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Galaxies in the Early Universe

Galaxies in the Early Universe

The Spitzer infrared image of a distant infrared luminous galaxy, overlaid with millimeter intensity contours of the source from the Submillimeter Array (the field of view of the image is about 10 arcseconds). Astronomers have studied about sixty similar luminous galaxies in early evolutionary stages whose light has been traveling towards us for about ten billion years.

NASA/Hill et al.

Astronomers in the past decade have detected thousands of galaxies dating from epochs only a few billion years after the big bang. Many of them, discovered in deep optical and near-infrared surveys, are low-mass galaxies, and are faint and difficult to study. More luminous, massive star-forming galaxies should are present but these large objects are difficult to assemble so early in cosmic time and there are not as many of them. These star forming galaxies contain dust that absorbs stellar radiation and emits strongly at far infrared and submillimeter wavelengths; the Herschel Space Observatory surveys spotted about ten thousand candidate sources whose infrared colors suggested there were distant galaxies.

CfA astronomer Glen Petitpas was a member of a large team of astronomers who used the SCUBA-2 (Submillimeter Common User Bolometer Array) instrument to confirm 188 of the reddest of these sources as indeed being distant, dusty star formation galaxies, typically so far away that their light has been traveling towards us for over eleven billion years, and so bright that they must be making stars at a rate many thousands of times faster than does the Milky Way.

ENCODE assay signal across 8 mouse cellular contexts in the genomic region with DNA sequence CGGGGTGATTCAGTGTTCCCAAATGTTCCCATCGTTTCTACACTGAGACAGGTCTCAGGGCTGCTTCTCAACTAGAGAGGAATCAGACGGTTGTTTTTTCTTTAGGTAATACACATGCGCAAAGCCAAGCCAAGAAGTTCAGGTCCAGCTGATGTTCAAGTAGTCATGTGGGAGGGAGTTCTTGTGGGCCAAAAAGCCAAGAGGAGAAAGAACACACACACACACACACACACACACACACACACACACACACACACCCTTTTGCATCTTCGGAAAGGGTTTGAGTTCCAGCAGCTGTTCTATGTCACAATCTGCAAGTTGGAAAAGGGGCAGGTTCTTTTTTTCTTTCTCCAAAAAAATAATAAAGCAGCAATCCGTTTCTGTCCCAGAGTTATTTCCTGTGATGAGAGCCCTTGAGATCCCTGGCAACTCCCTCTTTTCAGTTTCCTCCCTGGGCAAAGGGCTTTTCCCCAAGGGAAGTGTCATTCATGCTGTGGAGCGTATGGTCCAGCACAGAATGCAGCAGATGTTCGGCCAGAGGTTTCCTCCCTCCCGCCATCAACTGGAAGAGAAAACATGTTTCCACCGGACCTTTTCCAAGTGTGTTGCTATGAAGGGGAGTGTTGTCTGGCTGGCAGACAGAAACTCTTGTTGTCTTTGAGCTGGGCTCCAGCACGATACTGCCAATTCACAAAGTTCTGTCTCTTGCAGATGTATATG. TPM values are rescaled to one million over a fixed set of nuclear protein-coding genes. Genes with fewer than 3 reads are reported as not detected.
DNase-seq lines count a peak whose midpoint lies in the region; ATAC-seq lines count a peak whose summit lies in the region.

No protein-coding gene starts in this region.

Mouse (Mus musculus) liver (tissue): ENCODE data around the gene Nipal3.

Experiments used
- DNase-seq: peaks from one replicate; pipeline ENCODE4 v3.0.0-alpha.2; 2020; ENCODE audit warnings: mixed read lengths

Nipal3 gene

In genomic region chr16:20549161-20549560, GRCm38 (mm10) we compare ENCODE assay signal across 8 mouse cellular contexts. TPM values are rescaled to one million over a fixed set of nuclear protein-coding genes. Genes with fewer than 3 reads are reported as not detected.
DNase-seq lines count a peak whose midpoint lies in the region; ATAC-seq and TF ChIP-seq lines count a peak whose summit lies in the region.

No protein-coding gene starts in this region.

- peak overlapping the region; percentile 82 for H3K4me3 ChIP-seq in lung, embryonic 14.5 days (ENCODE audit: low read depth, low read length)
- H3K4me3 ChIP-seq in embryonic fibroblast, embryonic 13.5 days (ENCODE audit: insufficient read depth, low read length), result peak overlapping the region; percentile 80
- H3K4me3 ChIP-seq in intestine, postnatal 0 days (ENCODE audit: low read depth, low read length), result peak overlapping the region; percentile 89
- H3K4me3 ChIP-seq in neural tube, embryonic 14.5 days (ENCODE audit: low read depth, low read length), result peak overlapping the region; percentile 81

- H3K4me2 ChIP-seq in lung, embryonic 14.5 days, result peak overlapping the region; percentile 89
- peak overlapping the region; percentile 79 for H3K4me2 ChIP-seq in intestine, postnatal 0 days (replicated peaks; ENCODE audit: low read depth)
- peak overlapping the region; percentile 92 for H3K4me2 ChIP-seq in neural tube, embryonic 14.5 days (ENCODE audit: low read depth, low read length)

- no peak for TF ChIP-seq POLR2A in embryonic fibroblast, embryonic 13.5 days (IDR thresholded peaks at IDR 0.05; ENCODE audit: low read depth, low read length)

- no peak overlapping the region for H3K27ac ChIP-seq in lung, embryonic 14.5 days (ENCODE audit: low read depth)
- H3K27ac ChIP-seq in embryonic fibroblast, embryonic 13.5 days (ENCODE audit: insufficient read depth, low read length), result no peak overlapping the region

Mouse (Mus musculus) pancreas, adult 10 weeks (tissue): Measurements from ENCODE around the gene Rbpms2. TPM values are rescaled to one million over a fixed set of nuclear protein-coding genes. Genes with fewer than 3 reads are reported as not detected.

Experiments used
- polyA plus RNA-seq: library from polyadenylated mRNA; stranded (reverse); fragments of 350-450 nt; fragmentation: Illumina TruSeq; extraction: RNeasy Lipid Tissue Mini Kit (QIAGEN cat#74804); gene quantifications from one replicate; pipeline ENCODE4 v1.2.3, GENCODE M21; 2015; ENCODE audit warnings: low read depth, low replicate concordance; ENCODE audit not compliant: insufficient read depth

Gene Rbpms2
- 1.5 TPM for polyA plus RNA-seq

In a related paper, Petitpas was joined by CfA astronomers Mark Gurwell, Giovanni Fazio and David Wilner and their colleagues to use the Submillimeter Array to image some distant SCUBA-2 galaxies (although a set that is a bit closer than the above sample: their light has only been traveling for a bit over ten billion years). They targeted seventy galaxies with the SMA and detected sixty-two of them, including three pairs of galaxies that can be classified as colliding systems (the others may also include some mergers that are not spatially separable). The scientists show that the descendants of such huge galaxies in our local universe are probably massive elliptical galaxies, and that about ten percent of their stars probably formed in short bursts of activity in this earlier phase of their evolution.

"High-Resolution SMA Imaging of Bright Submillimetre Sources from the SCUBA-2 Cosmology Legacy Survey," Ryley Hill, Scott C. Chapman, Douglas Scott, Glen Petitpas, Ian Smail, Edward L. Chapin, Mark A. Gurwell, Ryan Perry, Andrew W. Blain, Malcolm N. Bremer, Chian-Chou Chen, James S. Dunlop, Duncan Farrah, Giovanni G. Fazio, James E. Geach, Paul Howson, R. J. Ivison, Kevin Lacaille, Michał J. Michałowski, James M. Simpson, A. M. Swinbank, Paul P. van der Werf, and David J. Wilner MNRAS 477, 2042, 2018.

"Red, Redder, Reddest: SCUBA-2 Imaging of Colour-Selected Herschel Sources," S. Duivenvoorden et al., MNRAS 477, 1099, 2018.